The district court found that Litton could prove no facts that would establish the causation element of the section 10(b)/rule 10b-5, civil RICO, and common law tort claims. Because the causation element is essential to all of these claims, the district court concluded that summary judgment was appropriate. 709 F.Supp. at 449, 452-53. On appeal from a grant of summary judgment we review the record de novo, applying the same standard employed by the district court. Bryant v. Maffucci, 923 F.2d 979, 982 (2d Cir.), cert. denied, --- U.S. ----, 112 S.Ct. 152, 116 L.Ed.2d 117 (1991). According to Fed.R.Civ.P. 56(c), summary judgment should be granted if there is no genuine issue of material fact and the moving party is entitled to judgment as a matter of law. See Celotex Corp. v. Catrett, 477 U.S. 317, 322-23, 106 S.Ct. 2548, 2552-53, 91 L.Ed.2d 265 (1986). Viewing the record in the light most favorable to the nonmoving party--in the case before us, Litton--we must determine whether a reasonable jury could find that Litton's alleged injury was caused by defendants' illicit trading. See Anderson v. Liberty Lobby, Inc., 477 U.S. 242, 248, 106 S.Ct. 2505, 2510, 91 L.Ed.2d 202 (1986).
For Litton to recover under section 10(b)/rule 10b-5, civil RICO, or common law tort it must establish that the trader appellees' violations caused its loss. See Bennett v. United States Trust Co., 770 F.2d 308, 313-16 (2d Cir.1985), cert. denied, 474 U.S. 1058, 106 S.Ct. 800, 88 L.Ed.2d 776 (1986); Hecht v. Commerce Clearing House, Inc., 897 F.2d 21, 23-24 (2d Cir.1990). In the case at hand, there are three links that are required to establish the chain of causation: (1) the trader appellees purchased stock on the basis of misappropriated information; (2) this trading inflated the market price of Itek stock; and (3) the Itek Board of Directors would have accepted a lower offer from Litton, if not for the artificially inflated market price of Itek stock. The district court dismissed the claims at issue in this appeal on the grounds that there was no genuine issue of material fact as to the last link of the causal chain. Litton challenges the dismissal on two bases. First, it contends that, with respect to the section 10(b)/rule 10b-5 claims, appellees should have the burden of persuading the trier of fact that absent insider trading the Itek Board would have held out for $48 per share.3 Second, Litton argues that, even if it has the burden of establishing the final link in the causal chain, there is a triable issue whether the Itek Board would have accepted a lower offer if not for an artificially inflated market price for Itek stock.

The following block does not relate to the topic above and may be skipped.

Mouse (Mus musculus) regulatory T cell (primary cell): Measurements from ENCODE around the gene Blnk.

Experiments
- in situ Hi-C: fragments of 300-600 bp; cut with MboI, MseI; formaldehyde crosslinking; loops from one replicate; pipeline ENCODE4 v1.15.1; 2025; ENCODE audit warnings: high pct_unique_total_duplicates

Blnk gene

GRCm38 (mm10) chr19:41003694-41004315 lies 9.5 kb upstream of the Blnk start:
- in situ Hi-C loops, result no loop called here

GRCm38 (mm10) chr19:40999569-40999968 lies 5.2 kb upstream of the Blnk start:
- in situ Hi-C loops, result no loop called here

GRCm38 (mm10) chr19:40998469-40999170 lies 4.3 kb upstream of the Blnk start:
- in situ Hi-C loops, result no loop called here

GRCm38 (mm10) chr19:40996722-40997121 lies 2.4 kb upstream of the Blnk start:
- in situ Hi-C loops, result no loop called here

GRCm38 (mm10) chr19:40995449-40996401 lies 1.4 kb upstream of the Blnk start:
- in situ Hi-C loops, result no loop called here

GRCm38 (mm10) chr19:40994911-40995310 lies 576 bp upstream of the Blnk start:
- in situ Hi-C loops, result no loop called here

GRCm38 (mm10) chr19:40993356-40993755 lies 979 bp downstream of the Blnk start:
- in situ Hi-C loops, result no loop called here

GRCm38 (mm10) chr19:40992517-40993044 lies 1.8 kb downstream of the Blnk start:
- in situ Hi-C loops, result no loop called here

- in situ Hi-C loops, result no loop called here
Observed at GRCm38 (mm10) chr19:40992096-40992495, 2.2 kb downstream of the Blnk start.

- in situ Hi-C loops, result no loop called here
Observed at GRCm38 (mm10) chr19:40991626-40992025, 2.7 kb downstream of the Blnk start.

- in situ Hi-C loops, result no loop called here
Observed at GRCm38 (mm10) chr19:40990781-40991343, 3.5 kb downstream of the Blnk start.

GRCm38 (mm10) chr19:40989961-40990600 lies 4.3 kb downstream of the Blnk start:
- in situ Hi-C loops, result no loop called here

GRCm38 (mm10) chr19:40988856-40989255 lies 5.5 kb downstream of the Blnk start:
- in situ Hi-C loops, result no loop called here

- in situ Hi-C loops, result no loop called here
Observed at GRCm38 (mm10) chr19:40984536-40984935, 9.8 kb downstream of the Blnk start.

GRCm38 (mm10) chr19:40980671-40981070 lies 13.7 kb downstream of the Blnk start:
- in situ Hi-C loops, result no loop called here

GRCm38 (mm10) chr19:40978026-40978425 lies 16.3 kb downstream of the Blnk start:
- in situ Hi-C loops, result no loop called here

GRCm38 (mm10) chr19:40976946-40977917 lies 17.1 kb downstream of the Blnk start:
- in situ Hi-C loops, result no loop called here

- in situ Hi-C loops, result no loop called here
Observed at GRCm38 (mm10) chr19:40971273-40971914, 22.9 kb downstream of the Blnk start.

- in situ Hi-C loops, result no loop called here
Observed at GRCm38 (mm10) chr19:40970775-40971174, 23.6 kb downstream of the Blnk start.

To fully address these arguments it is necessary to analyze what proof of causation entails. The causation analysis encompasses two related, yet distinct elements--reliance and causation--elements that, in effect, correspond respectively with common law notions of "but for" and proximate causation. See Bloor v. Carro, Spanbock, Londin, Rodman & Fass, 754 F.2d 57, 61-62 (2d Cir.1985); Schlick v. Penn-Dixie Cement Corp., 507 F.2d 374, 380 (2d Cir.1974), cert. denied, 421 U.S. 976, 95 S.Ct. 1976, 44 L.Ed.2d 467 (1975); Huddleston v. Herman & MacLean, 640 F.2d 534, 548-49 (5th Cir.1981), aff'd in part, rev'd in part, 459 U.S. 375, 103 S.Ct. 683, 74 L.Ed.2d 548 (1983). To satisfy the reliance element requires a showing that the violations under consideration caused the plaintiff to engage in the transaction, i.e., transaction causation. See Schlick, 507 F.2d at 380; see also Wilson v. Ruffa & Hanover, P.C., 844 F.2d 81, 85 (2d Cir.1988), aff'd, 872 F.2d 1124 (2d Cir.1989). To satisfy the causation element requires a showing that the violation caused the plaintiff's alleged economic loss, i.e., loss causation. Schlick, 507 F.2d at 380.
* Presumptions of Transaction Causation
At issue in this case are Litton's confidentially disclosed acquisition plans--plans that Levine and his cohorts used for their own gain. The key issue is thus whether Litton as owner of the misappropriated information would have acted differently in connection with the Itek acquisition if employees of its investment banker and their tippees had not distorted the market price of Itek stock.